Channel 10 recently organised a speed dating event for its employees.
According to an email sent to staff of the TV station, the event took place on May 18 between 3pm and 4pm.
While the TV station said the ‘spark speed dating’ event was a good way for colleagues to get to know one another, it added that it would not stand in the way if love ‘was to blossom’ between staff.
The email read: ‘Just a friendly reminder this morning, if you would like to attend the Spark Speed Dating event please RSVP by the end of today.
‘And to answer the most common question, this event is a way to get to know your colleagues.
Channel 10 recently organised a speed dating event for its employees
‘But, if love was to blossom, who are we to stand in the way?’
It added: ‘Have you ever walked past a colleague and thought “Who’s that?” Every found yourself walking through a department you never knew existed?
‘Are you just looking for an excuse to speak to Gareth Tomlin?
According an email sent to staff of the TV station, the event took place on May 18 between 3pm and 4pm
Gareth Tomlin (pictured) is the general manager of data, insights and analytics at Paramount ANZ
‘Join us for Spark Speed Dating! A chance to make some new connections and catch up with well established ones.’
However, in a public LinkedIn post Channel 10’s parent company Paramount said it was a networking event.
The post read: ‘Forget speed dating. Here at Paramount, we’re all about Speed Networking!
‘As part of our recent internal Global Spark Summit, aimed to equip, inspire and engage our employees across the globe, Paramount ANZ held a Speed Networking event where staff across a number of different departments set aside time to get to know their colleagues and make new connections.
‘With only four minutes allocated for each introduction, these Paramount staffers worked quickly to form unbreakable bonds and lifelong friendships with their new associates!’
However, in a public LinkedIn post Channel 10’s parent company Paramount said it was a networking event
Photos of colleagues at the event were also posted on LinkedIn with banners saying ‘Spark Speed Dating’ being visible in the background.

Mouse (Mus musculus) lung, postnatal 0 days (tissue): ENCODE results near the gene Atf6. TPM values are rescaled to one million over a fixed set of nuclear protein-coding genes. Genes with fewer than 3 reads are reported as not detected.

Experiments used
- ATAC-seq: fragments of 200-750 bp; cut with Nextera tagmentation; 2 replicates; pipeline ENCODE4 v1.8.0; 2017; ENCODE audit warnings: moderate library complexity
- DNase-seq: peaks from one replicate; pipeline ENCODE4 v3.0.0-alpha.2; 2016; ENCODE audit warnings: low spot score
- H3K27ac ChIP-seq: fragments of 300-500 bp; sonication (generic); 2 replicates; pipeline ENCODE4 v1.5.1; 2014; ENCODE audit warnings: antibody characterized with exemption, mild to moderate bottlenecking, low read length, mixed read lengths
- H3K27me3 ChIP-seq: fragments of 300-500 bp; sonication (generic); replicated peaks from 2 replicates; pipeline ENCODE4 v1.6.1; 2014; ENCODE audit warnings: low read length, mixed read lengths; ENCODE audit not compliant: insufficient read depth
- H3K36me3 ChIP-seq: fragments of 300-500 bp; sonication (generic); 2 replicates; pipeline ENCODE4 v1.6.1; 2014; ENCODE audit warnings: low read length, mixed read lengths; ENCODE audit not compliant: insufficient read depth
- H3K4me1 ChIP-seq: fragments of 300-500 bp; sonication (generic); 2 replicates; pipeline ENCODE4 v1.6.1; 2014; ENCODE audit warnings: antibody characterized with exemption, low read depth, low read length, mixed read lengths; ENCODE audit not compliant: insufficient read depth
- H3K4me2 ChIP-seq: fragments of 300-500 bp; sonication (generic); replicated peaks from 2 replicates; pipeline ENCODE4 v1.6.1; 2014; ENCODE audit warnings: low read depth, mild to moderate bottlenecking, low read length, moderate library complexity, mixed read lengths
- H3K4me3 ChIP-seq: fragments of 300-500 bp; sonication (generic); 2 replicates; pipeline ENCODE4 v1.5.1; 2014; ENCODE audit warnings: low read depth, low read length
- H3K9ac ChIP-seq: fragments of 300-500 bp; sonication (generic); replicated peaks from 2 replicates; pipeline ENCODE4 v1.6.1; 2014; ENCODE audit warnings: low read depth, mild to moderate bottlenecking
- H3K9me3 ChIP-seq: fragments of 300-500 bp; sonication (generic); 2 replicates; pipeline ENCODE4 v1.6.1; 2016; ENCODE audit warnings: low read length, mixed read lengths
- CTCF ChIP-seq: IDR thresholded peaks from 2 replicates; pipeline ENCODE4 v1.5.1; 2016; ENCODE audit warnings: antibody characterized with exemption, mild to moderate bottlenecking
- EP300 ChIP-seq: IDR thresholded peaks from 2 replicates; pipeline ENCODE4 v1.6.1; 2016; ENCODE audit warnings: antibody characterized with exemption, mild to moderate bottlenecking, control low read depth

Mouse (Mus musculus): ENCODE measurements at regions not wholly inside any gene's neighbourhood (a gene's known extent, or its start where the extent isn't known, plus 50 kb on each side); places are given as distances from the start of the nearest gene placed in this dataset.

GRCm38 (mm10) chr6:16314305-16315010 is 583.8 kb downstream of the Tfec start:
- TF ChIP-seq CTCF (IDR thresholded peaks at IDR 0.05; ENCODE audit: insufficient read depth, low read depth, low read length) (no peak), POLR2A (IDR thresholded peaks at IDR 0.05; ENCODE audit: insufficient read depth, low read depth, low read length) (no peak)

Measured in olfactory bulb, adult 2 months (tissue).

Daily Mail Australia has contacted Channel 10 for comment.
This comes after reports in June of last year that the network boss vowed to steer Channel 10’s programming in a more ‘woke’ direction to capitalise on its younger audience.
The network’s head of sales, Rod Prosser, said at a meeting with advertisers that Ten’s upcoming slate of shows would prioritise ‘social justice, equality and inclusion’ to meet the expectations of its ‘purpose-driven’ consumers, reported RT .
While Channel 10 has a much smaller audience than its commercial rivals, Mr Prosser said its viewers were still valuable to brands because they have ‘more income’ and are ‘more socially progressive’ compared to Australians who watch Nine and Seven.
Channel 10 stayed true to its strategy of appealing to social justice-minded viewers in July last year by replacing the names of Australian cities with traditional Aboriginal names in weather bulletins.
The network removed colonial place names in a Sunday night forecast to mark the beginning of NAIDOC week – a national event that celebrates the history and culture of Indigenous people.
This comes after reports in June of last year that the network boss vowed to steer Channel 10’s programming in a more ‘woke’ direction to capitalise on its younger audience
Traditional names for cities across the country were changed on a map during the forecast, and by weather presenter Amanda Jason.
‘We are acutely aware of our ability to influence culture, which raises a number of questions about our responsibility,’ said Mr Prosser.
‘How can we better promote and employ social justice, equality and inclusion? How can we represent all Australians and their stories? How can we raise the conversation and not lower the bar? These are questions of integrity and to us, integrity matters.’
While this ‘socially progressive’ pitch may attract some like-minded brands, it was reported that industry insiders feared a shift to the left could negatively impact 10’s bottom line, as ‘getting woke’ can often lead to ‘going broke’ in the corporate world.
Traditional names for cities across the country were changed on a map during the forecast, and by weather presenter Amanda Jason